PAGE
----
Plaintiff argues that the trial court incorrectly applied the doctrine of res judicata in barring its claim. In support, plaintiff contends that res judicata should not apply here because the DuPage lawsuit involved a different cause of action than the instant suit which the trial court found to be barred by res judicata. We find that the instant litigation is not barred. Res judicata will not apply where the prior litigation involved a different cause of action than the litigation which the party invoking res judicata intends to terminate. Joseph T. Ryerson & Son v. Manulife Real Estate Company, 238 Ill. App. 3d 550, 553, 606 N.E.2d 463, 465 (1992) ("To establish res judicata a party must show *** (3) that the former adjudication involved the same cause of action and the same subject matter as the current case").

In Illinois the test for what constitutes a cause of action under the doctrine of res judicata has undergone a major shift over time. Although not cited by either of the parties, until very recently, our supreme court's decision in Clancey v. McBride, 338 Ill. 35, 169 N.E. 729 (1929), controlled the question as to whether a claim for personal injury would bar a subsequent action for property damage which arose out of the same incident or vice-versa. The test applied in Clancey is consistent with the traditional "same evidence" test as originally advocated in the first Restatement of Judgments. Restatement of Judgments §61 (1942) (where a judgment is rendered "the plaintiff is precluded from subsequently maintaining a second action based on the same transaction, if the evidence needed to sustain the second action would have sustained the first action" (Emphasis added.)).

In Clancey the plaintiff sued the defendant for damage her automobile sustained in an accident due to the defendant's negligence. She recovered $275 and subsequently initiated a second lawsuit against the same defendant for personal injuries which she sustained in the same accident. The defendant argued that her second suit was barred by res judicata. Our supreme court held that:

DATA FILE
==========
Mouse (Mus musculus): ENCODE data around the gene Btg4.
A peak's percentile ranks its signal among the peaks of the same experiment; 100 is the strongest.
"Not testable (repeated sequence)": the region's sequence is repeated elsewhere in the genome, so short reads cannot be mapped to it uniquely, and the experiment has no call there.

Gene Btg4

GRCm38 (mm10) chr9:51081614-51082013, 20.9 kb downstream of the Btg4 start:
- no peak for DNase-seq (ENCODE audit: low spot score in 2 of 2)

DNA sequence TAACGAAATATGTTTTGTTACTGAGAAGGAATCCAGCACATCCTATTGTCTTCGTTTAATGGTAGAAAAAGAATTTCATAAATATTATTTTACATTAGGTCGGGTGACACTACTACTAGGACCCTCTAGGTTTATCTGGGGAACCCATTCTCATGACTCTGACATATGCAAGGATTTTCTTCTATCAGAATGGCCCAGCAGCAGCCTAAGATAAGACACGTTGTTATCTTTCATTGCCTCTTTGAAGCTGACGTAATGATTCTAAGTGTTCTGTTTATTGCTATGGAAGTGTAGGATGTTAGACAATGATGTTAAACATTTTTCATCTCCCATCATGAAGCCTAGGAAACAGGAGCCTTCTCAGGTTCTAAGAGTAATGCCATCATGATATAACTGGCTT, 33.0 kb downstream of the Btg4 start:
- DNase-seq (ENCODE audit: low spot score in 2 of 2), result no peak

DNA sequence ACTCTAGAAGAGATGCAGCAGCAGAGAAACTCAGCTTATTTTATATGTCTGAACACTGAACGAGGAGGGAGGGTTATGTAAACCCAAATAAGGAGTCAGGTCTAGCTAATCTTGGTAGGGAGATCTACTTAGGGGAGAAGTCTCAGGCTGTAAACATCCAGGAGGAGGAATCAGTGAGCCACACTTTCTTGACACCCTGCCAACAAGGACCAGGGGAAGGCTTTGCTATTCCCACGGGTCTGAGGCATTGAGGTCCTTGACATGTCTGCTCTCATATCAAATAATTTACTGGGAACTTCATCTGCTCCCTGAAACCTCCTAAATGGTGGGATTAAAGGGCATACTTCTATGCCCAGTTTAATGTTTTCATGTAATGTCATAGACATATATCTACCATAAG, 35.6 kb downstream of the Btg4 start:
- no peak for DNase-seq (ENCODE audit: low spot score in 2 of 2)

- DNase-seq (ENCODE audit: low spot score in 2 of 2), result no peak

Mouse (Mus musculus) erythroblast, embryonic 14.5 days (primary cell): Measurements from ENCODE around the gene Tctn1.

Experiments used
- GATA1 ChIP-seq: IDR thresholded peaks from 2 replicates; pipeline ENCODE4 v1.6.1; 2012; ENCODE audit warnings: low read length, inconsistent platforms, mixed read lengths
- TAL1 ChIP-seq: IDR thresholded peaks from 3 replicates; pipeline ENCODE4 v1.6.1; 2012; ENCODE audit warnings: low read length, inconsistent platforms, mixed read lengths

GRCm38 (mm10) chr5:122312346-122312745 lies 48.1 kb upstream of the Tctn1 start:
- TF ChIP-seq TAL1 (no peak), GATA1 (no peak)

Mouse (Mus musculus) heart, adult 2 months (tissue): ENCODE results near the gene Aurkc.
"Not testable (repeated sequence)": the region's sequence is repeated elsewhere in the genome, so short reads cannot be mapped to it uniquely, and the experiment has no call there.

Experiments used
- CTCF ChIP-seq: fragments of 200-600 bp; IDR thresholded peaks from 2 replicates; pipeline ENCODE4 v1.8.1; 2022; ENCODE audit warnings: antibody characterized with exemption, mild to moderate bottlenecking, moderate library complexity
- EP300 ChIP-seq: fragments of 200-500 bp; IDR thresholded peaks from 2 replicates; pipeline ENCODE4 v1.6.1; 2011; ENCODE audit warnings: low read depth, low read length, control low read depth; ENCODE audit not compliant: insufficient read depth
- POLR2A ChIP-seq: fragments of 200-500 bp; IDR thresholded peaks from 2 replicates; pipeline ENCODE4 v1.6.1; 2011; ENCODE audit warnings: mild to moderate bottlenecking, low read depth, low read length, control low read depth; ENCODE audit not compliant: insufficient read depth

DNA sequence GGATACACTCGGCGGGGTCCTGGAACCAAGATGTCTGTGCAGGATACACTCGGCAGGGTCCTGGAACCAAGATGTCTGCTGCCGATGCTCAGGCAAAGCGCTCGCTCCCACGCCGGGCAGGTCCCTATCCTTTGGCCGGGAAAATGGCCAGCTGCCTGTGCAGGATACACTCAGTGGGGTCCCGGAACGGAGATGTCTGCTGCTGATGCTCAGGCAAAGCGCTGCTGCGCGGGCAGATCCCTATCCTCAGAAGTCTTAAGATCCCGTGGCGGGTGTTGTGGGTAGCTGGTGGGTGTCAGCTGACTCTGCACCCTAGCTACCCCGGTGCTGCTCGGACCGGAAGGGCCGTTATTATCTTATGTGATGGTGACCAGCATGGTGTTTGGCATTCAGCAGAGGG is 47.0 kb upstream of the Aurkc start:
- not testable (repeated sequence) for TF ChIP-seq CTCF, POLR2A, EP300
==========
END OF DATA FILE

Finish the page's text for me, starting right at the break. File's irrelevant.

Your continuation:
"A single negligent act from which personal injury and property damage ensue simultaneously does not necessarily make its consequences inseparable or result in a single grievance. *** If *** as the result of such an act, the owner is injured and his vehicle is damaged, two separate and distinct wrongs are inflicted upon him for two of his rights, first, the right to the uninterrupted enjoyment of his body and limbs, and second, the right to have his property kept free from damage, are invaded. While both wrongs result from a single tortious act, yet the consequences of that act, it seems, give rise to a distinct cause of action for the vindication of each of the violated rights." Clancey, 338 Ill. at 38-39, 169 N.E. at 730.

The Clancey court reasoned that:

"The gist of the action is the harm to person or property negligently perpetrated. To support such an action there must be not only the negligent act, but also a consequential injury or damage which is the gravamen of the charge. It follows that the mere negligent driving of his automobile by the defendant in error, not followed by injury to the person of the plaintiff in error or damage to her automobile, would not have subjected the former to an action for damages by the latter." Clancey, 338 Ill. at 38, 169 N.E. at 730.

The res judicata analysis in Clancey with respect to the interrelationship between property damage and personal injury recovery was followed and applied by our court in the 1975 case of Stephan v. Yellow Cab Company, 30 Ill. App. 3d 996, 998, 333 N.E.2d 223, 224 (1975). There the insurer-subrogee's property damage claim against defendant Yellow Cab was dismissed because of the prior dismissal on the merits of a personal injury claim by the insured-subrogor against Yellow Cab which arose out of the same incident. Stephan, 30 Ill. App. 3d at 997, 333 N.E.2d at 224. Citing Clancey as controlling, the court held that the insurer-subrogee's property damage claim was a distinct cause of action from the insured-subrogor's personal injury claim and that the property damage claim was thus not barred by res judicata. Stephan, 30 Ill. App. 3d at 998-99, 333 N.E.2d at 225.